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Economic Geography: Definitions

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Human Geography : Economy
Economy: Economic Geography: Classification, Economic Geography: Definitions, Economy Types, Economic Geography: Functional interrelationship, Economic Geography: Resource distribution, Economic Geography: Resource pattern




Economic Geography: Definitions

Economy

The Economic Geography has been defined in different ways with same theme by different scholars. Some of the definitions are given below.

Alexander: "Economic geography is the study of an areal variation on the earth's surface in man's activities related to producing exchanging and consuming wealth."

Jones and Drakenwald: "Economic geography deals with the productive occupations and attempts to explain why certain regions are outstanding in the production and exportation of various articles and why others are significant in the importation and utilization of the things."



R.N. Brown: "Economic geography is that aspect of the subject which deals with the influence of the environment- inorganic and organic on the activities of man."

Huntington: "Economic geography deals with the distributions of all sorts of material resources, activities, institutions, customs, capacities, and types of ability that play a part in the work of getting a living. Hence, economic geography combines three main phases-agriculture, industrial and commercial but mining, lumbering, fishing must be considered. Economic geography, like every other branch of geography cannot be separated from physical geography. Its main problem is to discover ways in which the distribution of physical conditions influences the distribution of the methods by which people satisfy their need for food, clothing, shelter, tools and other products."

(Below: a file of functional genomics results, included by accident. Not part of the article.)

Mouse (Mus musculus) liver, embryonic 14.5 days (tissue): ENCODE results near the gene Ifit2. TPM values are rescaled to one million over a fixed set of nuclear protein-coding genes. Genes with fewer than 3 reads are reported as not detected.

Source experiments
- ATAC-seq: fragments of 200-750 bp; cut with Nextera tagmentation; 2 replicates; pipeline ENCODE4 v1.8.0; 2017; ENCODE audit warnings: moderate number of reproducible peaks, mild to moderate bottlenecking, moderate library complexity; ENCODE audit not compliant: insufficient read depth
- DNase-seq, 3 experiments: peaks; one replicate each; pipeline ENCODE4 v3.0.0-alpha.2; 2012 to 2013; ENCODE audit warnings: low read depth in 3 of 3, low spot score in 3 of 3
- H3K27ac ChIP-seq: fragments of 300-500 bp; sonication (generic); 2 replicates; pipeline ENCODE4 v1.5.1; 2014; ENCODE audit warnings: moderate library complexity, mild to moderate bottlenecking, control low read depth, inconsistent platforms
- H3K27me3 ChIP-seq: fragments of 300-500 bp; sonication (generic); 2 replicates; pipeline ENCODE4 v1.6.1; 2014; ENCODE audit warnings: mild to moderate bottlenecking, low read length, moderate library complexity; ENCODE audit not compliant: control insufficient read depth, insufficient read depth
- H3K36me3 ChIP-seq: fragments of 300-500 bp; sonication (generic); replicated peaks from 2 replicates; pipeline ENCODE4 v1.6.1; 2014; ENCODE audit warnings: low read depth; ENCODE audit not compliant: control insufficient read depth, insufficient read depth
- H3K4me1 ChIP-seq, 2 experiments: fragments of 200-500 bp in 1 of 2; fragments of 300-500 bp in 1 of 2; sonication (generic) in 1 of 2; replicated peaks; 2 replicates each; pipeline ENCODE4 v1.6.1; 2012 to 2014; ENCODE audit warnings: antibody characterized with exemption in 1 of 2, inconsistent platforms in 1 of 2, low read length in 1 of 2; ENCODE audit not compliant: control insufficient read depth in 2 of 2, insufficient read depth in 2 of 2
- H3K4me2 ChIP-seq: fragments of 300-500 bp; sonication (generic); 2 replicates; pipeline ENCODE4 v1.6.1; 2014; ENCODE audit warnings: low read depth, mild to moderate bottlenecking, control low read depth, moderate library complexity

Gregor: "Economic geography is a study of how man makes in living a adjusting to his environment and the difference in those adjustments from place to place."

The Geographer is also interested in change, which has occurred in course of time. The economic activities in a given region are not static. They are dynamic owing to the use of modern technology, use of new resources, change in the needs of the people and external factors. Thus the economic geography of a region undergoes changes over a period of time. The migration of people from Europe into Australia has led to the development of resources and economic development of Australia. The launching of Five Year Plans in India led to the economic development of that country in all fields of economic activity. Here again, there are spatial differences in development, which is of interest to geographers. Why is it some regions have developed faster than others? If we can identify that, may be we can apply the same technique for developing a backward region. The quest is to examine the problem of spatial differences, formulate a hypothesis and use it for eliminating spatial differences in development.

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